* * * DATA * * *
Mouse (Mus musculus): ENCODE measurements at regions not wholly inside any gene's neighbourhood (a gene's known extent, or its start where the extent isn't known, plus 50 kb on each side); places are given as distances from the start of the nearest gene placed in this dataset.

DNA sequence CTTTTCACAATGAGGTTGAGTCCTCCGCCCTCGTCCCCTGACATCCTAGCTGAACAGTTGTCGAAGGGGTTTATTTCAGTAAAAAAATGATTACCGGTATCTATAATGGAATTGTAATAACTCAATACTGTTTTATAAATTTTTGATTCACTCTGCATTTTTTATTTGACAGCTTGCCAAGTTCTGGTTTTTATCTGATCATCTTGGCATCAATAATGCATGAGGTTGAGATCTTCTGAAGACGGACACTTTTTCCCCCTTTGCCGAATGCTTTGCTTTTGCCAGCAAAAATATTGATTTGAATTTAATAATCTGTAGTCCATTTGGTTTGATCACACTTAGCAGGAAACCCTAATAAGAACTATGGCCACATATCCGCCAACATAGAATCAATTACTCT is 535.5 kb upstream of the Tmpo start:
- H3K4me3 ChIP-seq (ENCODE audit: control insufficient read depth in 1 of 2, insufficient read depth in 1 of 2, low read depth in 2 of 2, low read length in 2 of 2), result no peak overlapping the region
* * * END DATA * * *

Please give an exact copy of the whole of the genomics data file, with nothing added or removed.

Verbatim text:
Mouse (Mus musculus): ENCODE measurements at regions not wholly inside any gene's neighbourhood (a gene's known extent, or its start where the extent isn't known, plus 50 kb on each side); places are given as distances from the start of the nearest gene placed in this dataset.

DNA sequence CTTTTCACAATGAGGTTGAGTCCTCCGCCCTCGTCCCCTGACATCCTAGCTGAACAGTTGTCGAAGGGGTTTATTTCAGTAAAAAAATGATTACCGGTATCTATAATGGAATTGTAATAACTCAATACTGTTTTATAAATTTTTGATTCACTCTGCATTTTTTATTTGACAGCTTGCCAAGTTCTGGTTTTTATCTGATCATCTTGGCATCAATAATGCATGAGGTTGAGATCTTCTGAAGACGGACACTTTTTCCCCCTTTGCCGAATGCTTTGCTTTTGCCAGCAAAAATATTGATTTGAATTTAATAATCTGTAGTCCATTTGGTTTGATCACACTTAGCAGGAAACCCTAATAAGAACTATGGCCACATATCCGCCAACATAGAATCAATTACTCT is 535.5 kb upstream of the Tmpo start:
- H3K4me3 ChIP-seq (ENCODE audit: control insufficient read depth in 1 of 2, insufficient read depth in 1 of 2, low read depth in 2 of 2, low read length in 2 of 2), result no peak overlapping the region